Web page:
General ACT/SAT test taking tips
It’s best to prepare for the ACT and SAT for several weeks, even months, before you take the test. Familiarizing yourself with the content and format of the test will help decrease your test anxiety and prepare you to score as high as possible. Consider these tips for a great test day!
- Answer every question. Yes, even the hard ones. You won’t be penalized for guessing.
- Use POE before you guess. Process of Elimination that is. Each question will have at least one answer that’s way out there. Physically cross off that answer so you won’t be tempted to use it, and you’ll up your odds of guessing correctly. Then go back and see if you can cross off at least one more.
- Start easy. Answer all of the easy questions first, then move on to the difficult ones. Usually, if you answer the questions in order, this is easy to do because they are ranked from easiest to most difficult. However, if you’re one of those people who finds reading the longer passages easier than the shorter passages, start there, where it’s easiest for you.
- Memorize the directions. During the test, you won’t get extra time to read the directions, so if you take five minutes to figure out what to do, that’s five fewer minutes you’ll have to get points.
- Don’t doodle. On the answer sheet, that is. The ACT/SAT is graded by a machine; if your chicken scratch interferes with the reading mechanism, you could miss out on points. Keep the oval sheet as clean as is possible.
- Erase completely. Bring two erasers, one for the heavy-duty erasing you may need to do and another clean eraser to fix up your ovals completely. You don’t want erasure marks mucking up your answers and causing you to lose points.
- Pace yourself. You’ll have a little less than 30 seconds to answer each question, so keep that in mind. Don’t spend three minutes staring off into space or re-reading a longer passage; stay focused.
- Bring a watch. Archaic, yes, but since you won’t be able to have your cell phone on you, bring a watch. There’s no guarantee you’ll be testing in a room with a working clock.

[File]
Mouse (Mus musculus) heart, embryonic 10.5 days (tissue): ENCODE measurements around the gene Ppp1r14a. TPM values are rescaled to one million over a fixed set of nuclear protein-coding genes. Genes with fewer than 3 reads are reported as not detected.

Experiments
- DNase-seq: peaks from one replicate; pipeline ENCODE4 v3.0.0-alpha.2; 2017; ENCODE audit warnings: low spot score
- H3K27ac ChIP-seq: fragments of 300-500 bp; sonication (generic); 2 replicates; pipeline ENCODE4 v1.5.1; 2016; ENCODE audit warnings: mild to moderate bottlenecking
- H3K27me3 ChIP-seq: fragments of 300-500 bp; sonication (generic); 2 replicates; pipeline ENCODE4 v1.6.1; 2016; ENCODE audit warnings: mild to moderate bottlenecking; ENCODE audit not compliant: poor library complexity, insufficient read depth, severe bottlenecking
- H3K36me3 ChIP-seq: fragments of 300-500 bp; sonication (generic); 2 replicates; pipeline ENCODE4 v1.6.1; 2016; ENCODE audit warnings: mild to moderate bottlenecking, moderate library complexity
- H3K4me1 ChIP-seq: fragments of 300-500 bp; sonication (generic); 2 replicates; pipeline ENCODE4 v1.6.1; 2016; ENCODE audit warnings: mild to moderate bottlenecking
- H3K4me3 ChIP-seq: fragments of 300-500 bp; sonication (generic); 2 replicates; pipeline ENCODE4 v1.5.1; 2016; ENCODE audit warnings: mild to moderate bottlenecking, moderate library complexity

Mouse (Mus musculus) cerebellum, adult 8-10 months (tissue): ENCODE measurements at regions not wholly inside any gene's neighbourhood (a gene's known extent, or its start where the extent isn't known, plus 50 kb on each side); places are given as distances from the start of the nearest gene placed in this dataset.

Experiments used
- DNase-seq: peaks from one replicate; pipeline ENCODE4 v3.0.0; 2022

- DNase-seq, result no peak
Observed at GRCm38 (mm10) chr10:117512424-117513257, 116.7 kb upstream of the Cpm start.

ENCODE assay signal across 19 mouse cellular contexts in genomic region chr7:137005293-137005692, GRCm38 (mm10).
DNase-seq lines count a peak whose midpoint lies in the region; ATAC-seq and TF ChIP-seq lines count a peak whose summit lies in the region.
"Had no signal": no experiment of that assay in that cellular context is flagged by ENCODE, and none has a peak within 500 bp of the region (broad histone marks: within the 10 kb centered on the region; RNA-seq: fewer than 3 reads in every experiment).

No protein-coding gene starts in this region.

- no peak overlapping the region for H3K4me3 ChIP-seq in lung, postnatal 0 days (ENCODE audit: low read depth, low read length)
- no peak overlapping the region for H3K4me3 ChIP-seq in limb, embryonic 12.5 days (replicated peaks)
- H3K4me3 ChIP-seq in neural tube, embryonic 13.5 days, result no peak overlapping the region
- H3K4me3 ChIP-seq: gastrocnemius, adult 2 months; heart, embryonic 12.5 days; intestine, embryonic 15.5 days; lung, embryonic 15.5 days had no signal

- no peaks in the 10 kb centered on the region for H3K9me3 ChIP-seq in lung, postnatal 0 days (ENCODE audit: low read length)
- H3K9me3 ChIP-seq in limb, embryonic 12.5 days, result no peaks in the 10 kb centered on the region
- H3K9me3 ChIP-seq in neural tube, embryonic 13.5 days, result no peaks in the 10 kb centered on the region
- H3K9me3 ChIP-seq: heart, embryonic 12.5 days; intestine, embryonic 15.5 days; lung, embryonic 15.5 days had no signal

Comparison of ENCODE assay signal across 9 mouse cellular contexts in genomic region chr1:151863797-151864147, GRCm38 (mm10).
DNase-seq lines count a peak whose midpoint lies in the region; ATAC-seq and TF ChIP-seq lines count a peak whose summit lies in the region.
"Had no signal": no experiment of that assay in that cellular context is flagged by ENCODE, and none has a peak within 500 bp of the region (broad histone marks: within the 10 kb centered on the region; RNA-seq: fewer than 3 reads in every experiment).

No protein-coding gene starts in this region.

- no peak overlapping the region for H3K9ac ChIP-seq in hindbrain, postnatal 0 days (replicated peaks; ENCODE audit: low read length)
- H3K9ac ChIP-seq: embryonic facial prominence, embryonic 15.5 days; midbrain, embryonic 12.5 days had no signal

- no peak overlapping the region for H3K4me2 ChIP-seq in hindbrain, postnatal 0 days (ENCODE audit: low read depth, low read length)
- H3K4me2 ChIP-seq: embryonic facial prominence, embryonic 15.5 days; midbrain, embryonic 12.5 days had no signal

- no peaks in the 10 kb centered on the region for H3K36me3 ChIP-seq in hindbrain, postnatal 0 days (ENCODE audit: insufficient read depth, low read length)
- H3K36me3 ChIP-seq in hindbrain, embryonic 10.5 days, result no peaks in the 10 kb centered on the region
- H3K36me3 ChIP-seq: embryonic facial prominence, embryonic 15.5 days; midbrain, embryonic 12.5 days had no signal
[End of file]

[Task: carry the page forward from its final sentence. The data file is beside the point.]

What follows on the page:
- Reconsider the obvious. If an answer seems too easy, it may just be. Be sure to read every answer choice and select the best possible answer. The obvious choice may be a distracter.
- Don’t second-guess. If you marked B for question 18, there was probably a good reason for it, so don’t go back and change it, unless you’ve found information in a later part of the test to disprove your original theory. Statistics prove that your first guess is usually the best one.
- Come back to a toughie. If you’re stuck between two answer choices, circle the question and come back to it with fresh eyes after you’ve answered the other questions. Remember you have to pace yourself.
- Cross-check ovals. Every five questions or so, double-check your answer sheet to make sure you haven’t skipped an oval. There’s nothing worse than getting to the end of a test and realizing you missed filling in an oval somewhere.
- Bring your own calculator. The test center will not provide you with one, so bring an approved calculator for easier math work. (All the questions can be answered without one, but bring one anyway.)
- Outline before you write. If you’re taking the essay, be sure to take five out of the thirty minutes and plan before you write. It isn’t a waste of time; the scorers are looking for well-organized essays. The best way to get one is to plan ahead with either an outline or graphic organizer.
- Practice. You’ve heard it before, but it’s really the truth. Buy an ACT or SAT prep book and answer every single question in it, hire a test-prep tutor or take an ACT/SAT prep class. You’ll gain confidence and a lot of extra points by doing so.
More Test Taking Tips
As soon as you find the right answer, mark it and move on — there are no ”degrees of rightness” to be considered. Creating a diagram or sketching simple drawings can help you ”see” the answers. The questions generally focus on mathematical reasoning, not your ability to perform calculations; if you find yourself spending too much time figuring the problem out, then you’ve probably overlooked a simple shortcut.
Math: Multiple-Choice Questions
As you work through the multiple-choice math questions, you’ll be given reference information (formulas and facts), but you’ll need to know how to use them. You’re allowed to use a calculator, but, again, it won’t help you unless you know how to approach the problems. If you’re stuck, try substituting numbers for variables. You can also try plugging in numbers from the answer choices. Start with the middle number. That way, if it doesn’t work, you can strategically choose one that’s higher or lower.
Use the three-stage method (previewing, reading, and reviewing) to get the most out of each reading passage. Focus on the big ideas in each passage, not the small details and underline the main ideas as you go. Look for connections among ideas in each passage. To help you find answers quickly, take notes in your booklet as you read, marking the main ideas or connections with your pencil.
Use the same three-stage method (previewing, reading, reviewing) for each science reasoning passage. In data representation passages, focus on what is being measured, relationships among variables, and trends in data. Don’t be confused by irrelevant information or technical terminology — most science reasoning passages have them, and they can almost always be ignored.
Essays are scored holistically, which means that the final score is based on an overall impression. To make that overall impression a good one, be sure to organize your ideas into a standard essay format. Take a moment before delving in to create a loose outline. A well-organized essay consists of four to five paragraphs, including an introduction, supporting paragraphs, and a conclusion. Aim to have at least two body paragraphs to develop and support your ideas.